Color Accuracy garnered another Excellent rating for the D4s; its average Delta E of 5.4 beat the 7.0 we saw with the D4.
In our autofocus test, the D4s showed slight improvement over its predecessor’s already impressive results. The camera focused in under 0.4 sec down to EV 6, about the light level of a well-lit living room. At EV 0 it was able to focus in 0.75 sec; in the ultra-dim light of EV –2, the AF became slightly less consistent and averaged out to 1.18 sec.
In the Field
The body design of the D4s is basically the same as the D4—incredibly comfortable to hold, though on the heavy side thanks to the integrated vertical grip and its massive battery. With that battery comes enough energy to power more than 3,000 shots between charges when shooting with the 100-percent accurate optical finder. The rugged magnesium-alloy body is weathersealed, houses a 51-point AF system, 91,000-pixel RGB metering sensor, and Nikon’s latest Expeed 4 processing engine. Dedicated control buttons abound, and both grips have a pair of command wheels and a joystick to make changes to AF points or other camera settings a breeze.
The standard sensitivity range of the D4s spans ISO 100 through 25,600 and is expandable to cover ISO 50 through 409,600. Standing in a dim Manhattan street at nighttime, we were able to use an available-light exposure of 1/640 sec at f/11 with the camera set to ISO 409,600. Sure, it was a noisy image, but imagine being able to use a shutter speed that fast at night. At ISO 102,400, you can get nice images in situations you’d otherwise never shoot with available light.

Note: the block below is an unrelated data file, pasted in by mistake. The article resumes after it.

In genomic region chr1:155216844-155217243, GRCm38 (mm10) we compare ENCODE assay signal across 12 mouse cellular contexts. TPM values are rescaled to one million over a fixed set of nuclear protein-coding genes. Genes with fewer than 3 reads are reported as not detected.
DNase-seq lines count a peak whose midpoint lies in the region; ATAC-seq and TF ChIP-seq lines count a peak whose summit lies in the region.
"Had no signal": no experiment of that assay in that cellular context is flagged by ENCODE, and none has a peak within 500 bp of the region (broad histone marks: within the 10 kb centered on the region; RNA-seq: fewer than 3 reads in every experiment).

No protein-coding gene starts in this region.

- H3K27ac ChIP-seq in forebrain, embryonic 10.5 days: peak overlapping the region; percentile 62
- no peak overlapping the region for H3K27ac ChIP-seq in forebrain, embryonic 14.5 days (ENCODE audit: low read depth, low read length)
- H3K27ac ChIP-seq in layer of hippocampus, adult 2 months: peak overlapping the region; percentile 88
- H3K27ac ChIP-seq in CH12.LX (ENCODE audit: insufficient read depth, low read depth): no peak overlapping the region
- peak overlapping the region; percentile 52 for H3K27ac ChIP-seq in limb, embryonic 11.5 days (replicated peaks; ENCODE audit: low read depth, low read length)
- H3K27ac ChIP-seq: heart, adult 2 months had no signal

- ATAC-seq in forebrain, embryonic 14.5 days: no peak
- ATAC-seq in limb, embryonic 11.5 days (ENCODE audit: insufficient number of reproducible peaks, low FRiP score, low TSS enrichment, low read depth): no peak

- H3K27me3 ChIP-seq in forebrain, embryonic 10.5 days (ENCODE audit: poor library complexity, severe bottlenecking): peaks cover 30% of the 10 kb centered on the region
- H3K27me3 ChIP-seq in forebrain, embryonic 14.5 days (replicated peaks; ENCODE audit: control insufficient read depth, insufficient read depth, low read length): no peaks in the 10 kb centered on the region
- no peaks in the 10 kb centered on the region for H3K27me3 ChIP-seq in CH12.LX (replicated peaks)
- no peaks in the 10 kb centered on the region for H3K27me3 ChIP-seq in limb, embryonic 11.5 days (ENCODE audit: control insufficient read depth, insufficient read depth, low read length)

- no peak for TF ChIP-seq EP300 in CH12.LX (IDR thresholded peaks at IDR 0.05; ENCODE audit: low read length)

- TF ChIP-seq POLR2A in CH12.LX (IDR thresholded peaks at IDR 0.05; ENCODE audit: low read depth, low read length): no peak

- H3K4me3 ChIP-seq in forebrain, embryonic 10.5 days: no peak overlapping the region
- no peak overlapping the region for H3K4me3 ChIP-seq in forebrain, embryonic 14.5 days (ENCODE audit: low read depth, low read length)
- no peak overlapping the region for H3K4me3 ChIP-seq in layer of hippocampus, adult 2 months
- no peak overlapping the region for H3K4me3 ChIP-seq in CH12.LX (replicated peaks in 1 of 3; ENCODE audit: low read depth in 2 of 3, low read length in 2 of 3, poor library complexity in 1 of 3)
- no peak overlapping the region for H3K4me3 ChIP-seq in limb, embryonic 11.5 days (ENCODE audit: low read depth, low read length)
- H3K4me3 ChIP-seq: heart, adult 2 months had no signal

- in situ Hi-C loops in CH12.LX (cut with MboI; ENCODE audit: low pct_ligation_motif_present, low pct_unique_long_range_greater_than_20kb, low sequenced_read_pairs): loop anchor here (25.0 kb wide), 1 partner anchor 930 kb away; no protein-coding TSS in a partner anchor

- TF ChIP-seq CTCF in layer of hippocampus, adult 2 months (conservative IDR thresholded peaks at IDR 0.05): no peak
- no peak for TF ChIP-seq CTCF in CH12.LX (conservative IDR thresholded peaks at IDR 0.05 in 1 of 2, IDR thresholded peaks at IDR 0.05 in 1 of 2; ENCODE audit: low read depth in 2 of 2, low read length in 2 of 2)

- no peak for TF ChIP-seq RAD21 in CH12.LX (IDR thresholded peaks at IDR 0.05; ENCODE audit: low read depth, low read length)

Those faster shutter speeds might come in handy if you plan to use the D4s’s 11-frames-per-second burst shooting. The camera’s 3D focus tracking did an admirable job of keeping up with fast-moving subjects. We were able to capture accurately focused bursts of cars that were obviously driving in excess of the city speed limit. Plus, with up to 200 JPEGs or 60 uncompressed 14-bit RAW images before the buffer fills, there’s no excuse not to quickly fill your Compact Flash or XQD cards when shooting with the D4s.
Speaking of XQD, Nikon remains the only company making use of the fledgling card format in its DSLRs. We like the rugged feel of the cards and appreciate the speedy data transfer they provide. While we’re sure that some day XQD will have to battle it out with CFast, after using XQD we wouldn’t mind seeing the format stick around for the long run—with the future surely poised for faster video frame rates and 4K video capture, the faster data transfer of these cards will become more and more necessary.
As for video, the D4s adds 1920×1080 video capture at 60 fps. This allows for half-speed slow motion, which is nice to see in a DSLR. The D4s also allows for simultaneous capture to a card in the camera and to an external recorder via the camera’s HDMI port.
Though it’s more likely that serious videographers will use external audio, the windscreen on the internal mic has been improved, and you can not only adjust audio levels during recording but also limit the frequency range of the audio recording to let voices stand out more. Video quality remains among the best you’ll get from a DSLR today.